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Discussion Starter · #21 ·
Thanks Kdub,
I agree whole heartedly about seeds.
The bare root trees are a differnet story.
If they die, they are dead forever.
As a past landscape architect and contractor, I am basing my concerns on other bare root trees I have planted and temper my thoughts because i don't have specific expertise with persimmon trees.
Good part is that the stalks are still green under the bark, so not all is lost yet.
Bob Nisbet
 

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I was told sometimes you have to NOT water the bare root trees for a few weeks if they are still dormant after a few months planting. I had a Fuyu that took about 9 weeks to start leafing out, then it did quite well.
 

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Discussion Starter · #23 ·
Well, another 3 weeks have gone by.
Four of the 20 bare root trees have leafed out and 6 others have buds that are bulging.
All still show good green when I scratch the bark.
I am still hopeful that I will get at least 15 of the 20 to leaf out.
I have each of the bare root trees in individual ground cloth holders, and all of them bedded in a special planter. By this fall, they should all be sturdy and akin to balled and burlaped. After they go dormant this coming fall, I will move them to my property in East Texas. Since threr are male and female, my plan is to plant in groups of four or five, depending on how many survive.
Bob Nisbet
 

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Hmmmm, persimmon trees. Reminds me being very young and walking with my grandmother thru woods on my Dad's land in southern Arkansas. Did this a couple of times to help her gather persimmons, sassafras and other assorted things that grew wild on our land. Think her mother or grandmother was Cherokee.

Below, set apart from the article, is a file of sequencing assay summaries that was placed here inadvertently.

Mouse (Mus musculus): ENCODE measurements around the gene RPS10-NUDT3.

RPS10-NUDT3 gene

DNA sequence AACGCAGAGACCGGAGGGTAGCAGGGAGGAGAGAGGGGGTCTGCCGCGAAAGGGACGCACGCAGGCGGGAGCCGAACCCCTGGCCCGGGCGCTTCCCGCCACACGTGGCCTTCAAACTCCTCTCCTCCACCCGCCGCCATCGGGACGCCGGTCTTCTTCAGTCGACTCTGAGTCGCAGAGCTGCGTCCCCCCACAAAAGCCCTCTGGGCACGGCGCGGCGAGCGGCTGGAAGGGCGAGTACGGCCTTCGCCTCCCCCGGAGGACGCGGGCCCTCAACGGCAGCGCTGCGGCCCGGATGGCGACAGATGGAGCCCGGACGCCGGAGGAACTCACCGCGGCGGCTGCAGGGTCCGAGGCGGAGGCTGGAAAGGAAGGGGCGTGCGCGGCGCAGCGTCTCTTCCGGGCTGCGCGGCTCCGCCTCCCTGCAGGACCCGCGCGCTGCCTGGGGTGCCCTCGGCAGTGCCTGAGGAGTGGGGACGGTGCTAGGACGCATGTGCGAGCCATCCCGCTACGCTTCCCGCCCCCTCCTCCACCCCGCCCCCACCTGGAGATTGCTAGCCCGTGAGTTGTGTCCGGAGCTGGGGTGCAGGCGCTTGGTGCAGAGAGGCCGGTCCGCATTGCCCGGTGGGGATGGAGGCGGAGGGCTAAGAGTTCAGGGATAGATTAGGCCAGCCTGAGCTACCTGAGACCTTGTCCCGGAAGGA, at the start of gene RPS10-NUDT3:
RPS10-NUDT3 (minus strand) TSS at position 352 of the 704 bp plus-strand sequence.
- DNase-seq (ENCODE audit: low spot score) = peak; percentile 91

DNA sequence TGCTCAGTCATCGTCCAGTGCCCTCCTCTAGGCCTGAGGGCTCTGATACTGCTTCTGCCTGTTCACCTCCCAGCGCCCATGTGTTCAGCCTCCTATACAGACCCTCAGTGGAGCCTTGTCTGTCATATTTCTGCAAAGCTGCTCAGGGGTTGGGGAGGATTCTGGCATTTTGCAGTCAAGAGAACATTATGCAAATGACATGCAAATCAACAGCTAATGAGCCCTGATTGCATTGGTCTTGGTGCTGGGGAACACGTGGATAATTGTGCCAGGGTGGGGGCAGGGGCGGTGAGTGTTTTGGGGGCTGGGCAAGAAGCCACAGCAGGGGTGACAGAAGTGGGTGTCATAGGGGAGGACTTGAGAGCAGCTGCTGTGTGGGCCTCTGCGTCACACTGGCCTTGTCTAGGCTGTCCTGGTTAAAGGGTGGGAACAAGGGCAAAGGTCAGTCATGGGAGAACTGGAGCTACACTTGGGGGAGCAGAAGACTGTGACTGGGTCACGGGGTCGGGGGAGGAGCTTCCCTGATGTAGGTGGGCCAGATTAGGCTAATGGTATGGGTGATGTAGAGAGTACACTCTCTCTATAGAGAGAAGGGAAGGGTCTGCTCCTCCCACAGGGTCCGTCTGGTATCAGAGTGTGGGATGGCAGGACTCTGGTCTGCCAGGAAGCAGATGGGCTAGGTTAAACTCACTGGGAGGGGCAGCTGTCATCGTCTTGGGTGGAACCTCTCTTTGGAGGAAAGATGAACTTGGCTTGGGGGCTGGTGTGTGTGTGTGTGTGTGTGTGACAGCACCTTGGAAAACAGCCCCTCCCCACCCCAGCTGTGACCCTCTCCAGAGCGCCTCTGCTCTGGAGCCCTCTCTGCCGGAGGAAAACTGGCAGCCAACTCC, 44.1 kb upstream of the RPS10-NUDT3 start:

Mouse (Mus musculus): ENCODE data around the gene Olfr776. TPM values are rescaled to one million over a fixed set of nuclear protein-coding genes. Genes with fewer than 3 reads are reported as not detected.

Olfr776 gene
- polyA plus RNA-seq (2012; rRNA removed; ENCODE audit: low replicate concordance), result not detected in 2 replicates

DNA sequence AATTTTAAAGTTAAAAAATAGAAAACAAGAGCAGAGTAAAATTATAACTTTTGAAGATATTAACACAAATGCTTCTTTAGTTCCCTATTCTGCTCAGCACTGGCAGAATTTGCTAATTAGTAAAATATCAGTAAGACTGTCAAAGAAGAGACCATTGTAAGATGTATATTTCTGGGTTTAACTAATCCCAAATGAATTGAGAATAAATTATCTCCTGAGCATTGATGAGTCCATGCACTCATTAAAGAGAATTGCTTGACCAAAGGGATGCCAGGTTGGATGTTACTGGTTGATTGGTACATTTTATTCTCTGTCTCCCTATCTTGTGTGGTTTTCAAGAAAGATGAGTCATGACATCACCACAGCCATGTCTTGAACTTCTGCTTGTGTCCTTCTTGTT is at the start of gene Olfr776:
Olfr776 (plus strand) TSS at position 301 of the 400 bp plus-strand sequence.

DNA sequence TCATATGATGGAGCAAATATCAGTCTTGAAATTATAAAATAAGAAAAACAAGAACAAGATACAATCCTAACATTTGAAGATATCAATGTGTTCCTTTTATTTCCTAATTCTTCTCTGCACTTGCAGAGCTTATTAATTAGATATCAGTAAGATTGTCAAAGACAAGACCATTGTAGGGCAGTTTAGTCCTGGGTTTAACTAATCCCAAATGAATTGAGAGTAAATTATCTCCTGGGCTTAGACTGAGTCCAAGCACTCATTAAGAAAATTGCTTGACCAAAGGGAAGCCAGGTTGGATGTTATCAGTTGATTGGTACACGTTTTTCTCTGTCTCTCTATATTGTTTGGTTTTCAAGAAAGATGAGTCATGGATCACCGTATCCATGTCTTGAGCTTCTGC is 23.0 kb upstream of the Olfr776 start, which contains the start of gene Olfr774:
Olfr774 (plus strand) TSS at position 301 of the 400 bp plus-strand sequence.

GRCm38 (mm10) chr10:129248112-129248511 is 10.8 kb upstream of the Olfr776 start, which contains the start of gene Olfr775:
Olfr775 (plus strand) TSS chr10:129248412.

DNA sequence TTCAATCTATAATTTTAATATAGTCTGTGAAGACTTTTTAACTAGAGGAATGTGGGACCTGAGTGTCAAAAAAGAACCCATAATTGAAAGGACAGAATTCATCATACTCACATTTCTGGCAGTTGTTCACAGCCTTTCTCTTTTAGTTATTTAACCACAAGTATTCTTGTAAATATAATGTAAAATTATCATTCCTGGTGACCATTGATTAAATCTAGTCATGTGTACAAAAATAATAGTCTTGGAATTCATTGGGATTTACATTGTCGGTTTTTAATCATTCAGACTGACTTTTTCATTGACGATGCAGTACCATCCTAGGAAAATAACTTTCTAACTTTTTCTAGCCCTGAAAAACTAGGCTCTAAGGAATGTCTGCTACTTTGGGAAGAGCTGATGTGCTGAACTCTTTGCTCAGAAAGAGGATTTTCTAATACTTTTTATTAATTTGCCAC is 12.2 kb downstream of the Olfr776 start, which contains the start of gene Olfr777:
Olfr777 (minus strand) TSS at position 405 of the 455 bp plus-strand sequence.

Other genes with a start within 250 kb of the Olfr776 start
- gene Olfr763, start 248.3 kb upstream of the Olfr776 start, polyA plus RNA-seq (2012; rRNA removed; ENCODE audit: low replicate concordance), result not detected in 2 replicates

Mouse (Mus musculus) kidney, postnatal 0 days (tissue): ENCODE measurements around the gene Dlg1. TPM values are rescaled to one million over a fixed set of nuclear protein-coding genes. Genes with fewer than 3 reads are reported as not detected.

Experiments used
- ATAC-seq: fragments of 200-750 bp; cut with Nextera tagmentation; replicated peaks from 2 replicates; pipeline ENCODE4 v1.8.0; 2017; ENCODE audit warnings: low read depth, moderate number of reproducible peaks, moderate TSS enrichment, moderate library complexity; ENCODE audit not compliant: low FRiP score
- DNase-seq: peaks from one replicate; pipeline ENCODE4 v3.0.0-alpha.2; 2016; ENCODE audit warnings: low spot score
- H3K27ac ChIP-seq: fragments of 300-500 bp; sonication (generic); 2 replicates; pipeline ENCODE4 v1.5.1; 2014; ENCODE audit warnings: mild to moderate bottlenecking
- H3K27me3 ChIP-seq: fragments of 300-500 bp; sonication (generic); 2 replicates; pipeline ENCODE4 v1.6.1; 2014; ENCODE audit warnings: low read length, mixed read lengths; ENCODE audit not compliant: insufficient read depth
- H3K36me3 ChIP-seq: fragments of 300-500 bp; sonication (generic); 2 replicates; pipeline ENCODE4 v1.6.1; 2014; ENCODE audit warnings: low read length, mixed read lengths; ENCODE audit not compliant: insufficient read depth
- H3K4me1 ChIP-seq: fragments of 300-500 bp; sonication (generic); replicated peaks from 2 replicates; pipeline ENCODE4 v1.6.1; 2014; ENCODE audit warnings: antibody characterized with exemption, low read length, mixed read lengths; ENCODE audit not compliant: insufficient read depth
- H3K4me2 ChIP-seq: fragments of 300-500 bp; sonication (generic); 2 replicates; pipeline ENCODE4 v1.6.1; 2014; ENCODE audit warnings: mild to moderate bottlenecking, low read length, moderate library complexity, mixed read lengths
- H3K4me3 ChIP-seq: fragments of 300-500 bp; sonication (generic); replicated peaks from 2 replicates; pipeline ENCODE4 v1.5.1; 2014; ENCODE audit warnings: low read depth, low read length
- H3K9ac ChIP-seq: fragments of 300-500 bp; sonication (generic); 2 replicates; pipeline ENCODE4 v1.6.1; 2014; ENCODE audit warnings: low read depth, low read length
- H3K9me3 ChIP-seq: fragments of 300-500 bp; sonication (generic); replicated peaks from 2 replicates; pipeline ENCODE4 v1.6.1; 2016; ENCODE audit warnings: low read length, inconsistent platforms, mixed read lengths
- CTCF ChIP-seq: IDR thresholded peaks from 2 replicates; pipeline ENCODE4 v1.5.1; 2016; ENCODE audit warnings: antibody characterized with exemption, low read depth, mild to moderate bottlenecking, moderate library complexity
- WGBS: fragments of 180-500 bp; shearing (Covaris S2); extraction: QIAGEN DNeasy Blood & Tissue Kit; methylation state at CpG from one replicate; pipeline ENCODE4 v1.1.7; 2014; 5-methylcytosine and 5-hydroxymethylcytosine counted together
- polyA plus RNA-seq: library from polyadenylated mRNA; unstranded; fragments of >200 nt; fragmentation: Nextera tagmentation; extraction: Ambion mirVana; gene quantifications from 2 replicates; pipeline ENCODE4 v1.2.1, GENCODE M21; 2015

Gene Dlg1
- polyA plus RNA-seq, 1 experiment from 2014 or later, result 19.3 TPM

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Discussion Starter · #25 ·
This past winter I purchased 20 bare root persimmon trees. They were advertised as being 2 feet tall, but were actually 3+ tall.
I made some 14 inch deep planters for the trees and got them into potting soil the day they arrived. I was a bit concerned that 8 of them did not have any hair roots at all. The others had a goodly amount. I think the harvesters were too aggressive when they were dug up. (Note: Bare root trees tends to do better if the main stem height is cut back by between 30 and 50 percent. I cut mine back about one-third.)

It's now early May and 19 of them are leafed out, and I have hope for the last one too.
I will be coddling them till they go dormant next Fall, then will bring them to my property to plant. When I consider the male/female aspects, I think that I will plant in groups of 4, with groups being 300 feet perhaps 700 feet apart.
 
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